As a teen, Martinez took a vow to avoid poverty. By 17, he was working more than thirty-five hours a week as a grocery clerk while still going to school. He was a month away from getting into the union at his store when he got fired, thanks to a beef with another employee. “After that, I started hustling,” he says. “I was selling weed—nothing major. I was still going to school, never dropped out. And I got arrested for carrying a firearm.”

Martinez is baby-faced, with short braids and wisps of fuzz on his dark chin, but he’s a hulking presence at over six-foot-three and with a linebacker’s build. He considers this heft a liability on the street; it made him a target for people with something to prove. So he started carrying a gun. “It was just a precaution,” he says now, “being prepared for the worst—and a pessimist, kinda.” In December 2010, the cops stopped and arrested him after finding it on his person. Martinez fought the case just long enough to graduate from high school, then accepted the prosecutor’s deal of two years in prison followed by a year and a half on parole. 

He came home this past April, hoping to go straight to work. First he had to find a place to live, a challenge immediately complicated by his conviction. The knock-on effects of a criminal record are far broader than just job bans. A drug conviction will keep you from getting federal student loans, grants or work study. Several states also bar people with drug-related felonies from food stamps and welfare. And cities have passed a proliferating number of ordinances banning people convicted of certain crimes from a range of public spaces, including parks. But among the more striking bans is in public housing.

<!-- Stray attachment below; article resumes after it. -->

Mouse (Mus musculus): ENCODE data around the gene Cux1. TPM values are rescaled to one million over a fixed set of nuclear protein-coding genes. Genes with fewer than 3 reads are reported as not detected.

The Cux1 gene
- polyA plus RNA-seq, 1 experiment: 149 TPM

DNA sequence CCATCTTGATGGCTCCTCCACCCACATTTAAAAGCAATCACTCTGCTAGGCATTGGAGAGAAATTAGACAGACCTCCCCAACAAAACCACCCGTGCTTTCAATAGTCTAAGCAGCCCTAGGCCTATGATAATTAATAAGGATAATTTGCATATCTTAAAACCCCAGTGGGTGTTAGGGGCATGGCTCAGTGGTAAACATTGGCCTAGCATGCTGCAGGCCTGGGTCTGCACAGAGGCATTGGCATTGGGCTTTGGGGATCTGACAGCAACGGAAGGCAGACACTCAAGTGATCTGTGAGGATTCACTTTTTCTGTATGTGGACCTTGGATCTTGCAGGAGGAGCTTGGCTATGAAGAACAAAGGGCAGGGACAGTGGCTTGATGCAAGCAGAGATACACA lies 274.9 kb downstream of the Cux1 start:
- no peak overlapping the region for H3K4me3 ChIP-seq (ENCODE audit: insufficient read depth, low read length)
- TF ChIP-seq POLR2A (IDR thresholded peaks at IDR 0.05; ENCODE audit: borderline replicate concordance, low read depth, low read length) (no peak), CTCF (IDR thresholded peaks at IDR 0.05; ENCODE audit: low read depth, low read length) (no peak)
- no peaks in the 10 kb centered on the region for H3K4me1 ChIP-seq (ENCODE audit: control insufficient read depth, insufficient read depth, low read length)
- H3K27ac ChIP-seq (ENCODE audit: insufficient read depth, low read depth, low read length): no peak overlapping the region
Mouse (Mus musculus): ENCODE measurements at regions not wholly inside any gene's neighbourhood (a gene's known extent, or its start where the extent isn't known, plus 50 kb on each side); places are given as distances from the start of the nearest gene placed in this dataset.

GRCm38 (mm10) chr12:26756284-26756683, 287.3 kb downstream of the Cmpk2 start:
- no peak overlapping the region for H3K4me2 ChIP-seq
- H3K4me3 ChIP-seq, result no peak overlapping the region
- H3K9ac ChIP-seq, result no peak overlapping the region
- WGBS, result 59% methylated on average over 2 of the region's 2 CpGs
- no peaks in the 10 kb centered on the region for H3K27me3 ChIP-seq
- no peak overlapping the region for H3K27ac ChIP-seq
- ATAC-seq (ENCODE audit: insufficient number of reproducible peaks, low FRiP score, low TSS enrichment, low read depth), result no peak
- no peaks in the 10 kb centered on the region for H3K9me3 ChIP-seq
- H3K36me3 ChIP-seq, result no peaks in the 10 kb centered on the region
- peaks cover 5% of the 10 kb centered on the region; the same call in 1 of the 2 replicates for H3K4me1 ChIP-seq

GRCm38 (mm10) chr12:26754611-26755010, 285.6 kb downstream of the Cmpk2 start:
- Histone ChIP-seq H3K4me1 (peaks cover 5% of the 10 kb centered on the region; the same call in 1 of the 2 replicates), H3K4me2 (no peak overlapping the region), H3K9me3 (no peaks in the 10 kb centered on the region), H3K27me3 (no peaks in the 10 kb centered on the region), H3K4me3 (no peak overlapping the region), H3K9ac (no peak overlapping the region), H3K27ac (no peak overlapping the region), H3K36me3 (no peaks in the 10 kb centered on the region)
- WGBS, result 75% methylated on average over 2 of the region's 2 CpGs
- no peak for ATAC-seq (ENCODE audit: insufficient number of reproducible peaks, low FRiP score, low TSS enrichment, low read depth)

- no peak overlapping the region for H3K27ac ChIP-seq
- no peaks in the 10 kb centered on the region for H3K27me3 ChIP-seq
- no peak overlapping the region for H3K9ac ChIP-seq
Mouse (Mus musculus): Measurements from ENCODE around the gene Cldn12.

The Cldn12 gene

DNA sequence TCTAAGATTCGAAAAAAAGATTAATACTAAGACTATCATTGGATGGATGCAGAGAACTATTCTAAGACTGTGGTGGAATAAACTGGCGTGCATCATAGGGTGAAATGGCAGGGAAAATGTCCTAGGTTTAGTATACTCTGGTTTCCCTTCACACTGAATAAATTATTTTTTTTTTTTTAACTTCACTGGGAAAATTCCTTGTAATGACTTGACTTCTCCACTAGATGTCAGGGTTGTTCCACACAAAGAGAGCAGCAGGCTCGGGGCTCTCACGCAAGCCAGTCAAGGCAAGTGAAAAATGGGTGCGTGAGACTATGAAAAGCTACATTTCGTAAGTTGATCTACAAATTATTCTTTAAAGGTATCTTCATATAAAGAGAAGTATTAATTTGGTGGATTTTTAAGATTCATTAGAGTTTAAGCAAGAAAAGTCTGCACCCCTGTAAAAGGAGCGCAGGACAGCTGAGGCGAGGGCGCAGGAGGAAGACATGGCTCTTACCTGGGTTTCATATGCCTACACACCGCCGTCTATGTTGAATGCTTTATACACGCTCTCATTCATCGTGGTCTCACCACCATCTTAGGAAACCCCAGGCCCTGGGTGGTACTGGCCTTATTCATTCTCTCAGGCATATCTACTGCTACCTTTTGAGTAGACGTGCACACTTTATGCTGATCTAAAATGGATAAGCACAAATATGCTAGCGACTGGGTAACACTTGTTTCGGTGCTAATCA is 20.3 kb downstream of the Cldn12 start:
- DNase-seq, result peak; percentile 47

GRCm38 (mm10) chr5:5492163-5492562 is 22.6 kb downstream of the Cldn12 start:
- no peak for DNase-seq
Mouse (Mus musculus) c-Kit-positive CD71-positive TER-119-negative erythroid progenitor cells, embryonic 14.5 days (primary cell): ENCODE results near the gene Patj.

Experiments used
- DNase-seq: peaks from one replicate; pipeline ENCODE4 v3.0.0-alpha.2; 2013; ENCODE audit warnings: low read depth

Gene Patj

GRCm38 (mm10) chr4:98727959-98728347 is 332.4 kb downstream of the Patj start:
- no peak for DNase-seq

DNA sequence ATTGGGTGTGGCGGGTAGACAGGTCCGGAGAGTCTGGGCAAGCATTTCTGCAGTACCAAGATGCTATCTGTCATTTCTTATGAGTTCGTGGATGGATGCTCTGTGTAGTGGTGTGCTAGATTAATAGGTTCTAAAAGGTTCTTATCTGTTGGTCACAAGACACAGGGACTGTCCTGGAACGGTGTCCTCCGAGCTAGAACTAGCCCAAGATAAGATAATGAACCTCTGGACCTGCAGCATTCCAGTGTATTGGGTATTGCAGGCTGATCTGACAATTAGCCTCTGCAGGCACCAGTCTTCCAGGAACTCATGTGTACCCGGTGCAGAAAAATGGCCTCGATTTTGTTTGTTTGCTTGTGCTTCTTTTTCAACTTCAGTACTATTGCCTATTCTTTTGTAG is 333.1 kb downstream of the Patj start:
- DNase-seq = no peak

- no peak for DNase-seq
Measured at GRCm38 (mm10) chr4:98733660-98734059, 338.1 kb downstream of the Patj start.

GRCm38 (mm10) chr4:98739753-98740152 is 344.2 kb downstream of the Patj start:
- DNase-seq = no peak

In New York City, the housing authority can reject a family’s rental application or evict them if any person in the home is convicted of one of several crimes. Families can appeal the decision to a board and ask it to consider the particular circumstances, but the process is daunting. “The housing authority doesn’t have a particularly transparent track record on treating people fairly in these decisions,” complains Legal Aid chief attorney Steven Banks, “and certainly doesn’t have a transparent record without a lawyer.”

So Martinez couldn’t go home—not that he wanted to anyway. His girlfriend had given birth while he was locked up. Their daughter was born premature, weighing just one pound, two ounces, and she required oxygen and a tracheotomy tube to live. They had survived by piling into Martinez’s mom’s apartment with his sisters. But Martinez was dead set on his disabled daughter not sleeping on the same couch that he’d surfed his whole life, even if the city had allowed it. It took some doing, but they convinced the city that they were homeless in order to be placed together in a shelter apartment.

Martinez is young and, despite all this, optimistic. With the help of the Osborne Association, he applied and got into nursing school. He’s working part time as a janitor for Osborne while looking for something long-term, and he’s determined to make his industriousness pay off. “If you holding me accountable for something I paid for, then shame on you,” he says, confident that it will all be ancient history by the time he graduates. “They’re not supposed to deny me employment for a felony I caught five years ago.”

But advocates minding the larger landscape say that if Martinez’s record does fade into the past, his will be an exceptional story. Luis Rivera’s is more typical.